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  • Push Ups Not Pop Tarts

    Push Ups Not Pop Tarts

    As a trainer and fitness instructor I am always teaching people to do push-ups. THEY HATE IT!!!!  But here’s why you should do them.berryjam.rumountainsphoto

    You not only are working your chest, shoulders, triceps and back but also your core.  Because of all of the muscle recruitment needed to perform push ups you use a lot of energy and build a lot of muscle doing them.

    Unfortunately most people do them wrong.  I often cringe when I see improper form because doing them  wrong gives very little benefit and can cause injury.  The bad form is true for “modified” push-ups as well as regular push-ups.

    You have to push up your entire body weight from the ground which for most of us is more weight than when we were in High School and you have to use your core as well as your chest and arm muscles to do it.

    Always keep your head in line with your spine!  Reaching your chin toward the ground doesn’t do anything but put stress on your neck.  Tighten your abs and use them to help push yourself up while keeping you body in a plank position.  This means don’t stick your bum in the air or arch your back!  OUCH!!!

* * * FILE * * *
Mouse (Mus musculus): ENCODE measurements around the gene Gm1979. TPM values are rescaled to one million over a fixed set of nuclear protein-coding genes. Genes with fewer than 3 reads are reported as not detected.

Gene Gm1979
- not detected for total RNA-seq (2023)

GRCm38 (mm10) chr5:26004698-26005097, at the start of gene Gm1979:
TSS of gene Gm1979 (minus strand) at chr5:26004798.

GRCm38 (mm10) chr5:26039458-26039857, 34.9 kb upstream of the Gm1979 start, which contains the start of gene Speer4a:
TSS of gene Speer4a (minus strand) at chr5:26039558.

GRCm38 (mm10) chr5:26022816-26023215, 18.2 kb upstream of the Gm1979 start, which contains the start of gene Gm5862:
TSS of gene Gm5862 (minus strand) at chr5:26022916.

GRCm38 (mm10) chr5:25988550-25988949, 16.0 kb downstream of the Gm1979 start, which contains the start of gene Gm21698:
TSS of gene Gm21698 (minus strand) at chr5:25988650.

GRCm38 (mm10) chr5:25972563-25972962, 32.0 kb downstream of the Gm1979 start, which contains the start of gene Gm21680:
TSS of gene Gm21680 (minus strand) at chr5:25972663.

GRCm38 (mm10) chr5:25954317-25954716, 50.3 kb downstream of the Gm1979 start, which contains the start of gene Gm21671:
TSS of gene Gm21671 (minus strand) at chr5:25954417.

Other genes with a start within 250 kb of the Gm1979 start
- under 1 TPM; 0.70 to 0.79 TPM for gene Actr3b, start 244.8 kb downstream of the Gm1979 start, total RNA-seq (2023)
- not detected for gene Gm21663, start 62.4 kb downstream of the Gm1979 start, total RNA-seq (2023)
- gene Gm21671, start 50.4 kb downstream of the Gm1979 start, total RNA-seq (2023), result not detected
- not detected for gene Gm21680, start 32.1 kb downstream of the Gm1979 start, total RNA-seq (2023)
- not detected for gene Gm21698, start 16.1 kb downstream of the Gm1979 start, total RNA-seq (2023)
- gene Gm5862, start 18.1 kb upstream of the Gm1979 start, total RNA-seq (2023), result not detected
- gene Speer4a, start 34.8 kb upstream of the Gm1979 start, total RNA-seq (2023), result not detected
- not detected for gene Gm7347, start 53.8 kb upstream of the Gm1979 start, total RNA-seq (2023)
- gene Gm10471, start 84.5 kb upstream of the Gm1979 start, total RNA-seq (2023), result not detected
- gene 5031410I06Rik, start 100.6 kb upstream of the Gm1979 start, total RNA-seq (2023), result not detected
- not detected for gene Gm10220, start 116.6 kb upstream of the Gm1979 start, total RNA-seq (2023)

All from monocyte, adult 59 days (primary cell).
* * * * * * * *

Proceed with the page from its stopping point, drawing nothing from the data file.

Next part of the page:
Your fingers should be spread wide apart and facing the same direction as your the top of your head. Place your hands wider than your shoulders at chest level. You need to lower yourself to within a fist distance from the ground.  If you can’t get that low you should be doing modified push-ups.

    If you are a beginner or struggling with them, do a couple, rest a minute or a minute and thirty seconds and then do a couple more.  Also try doing them at the beginning of your workout not the end.  To increase the number of push-ups you do you need to do them more often.  PRACTICE!!!

    This article authored by Rory Sparrow. Rory is a certified personal trainer here at the Norwell Athletic Club and is frequent contributor and writer about all things exercise and nutrition. Rory has 20 years of weight training experience and fitness instruction including personal training, marathon training, and athletic coaching. She is an adjunct Professor at Curry College in Milton, a PICP Level 2 Coach, NASM certified Personal Trainer, NASM Certified Corrective Exercise Specialist, Certified TRX Instructor, and a Spinning Instructor. Rory can be reached at the Norwell Athletic Club at 781-659-6565.





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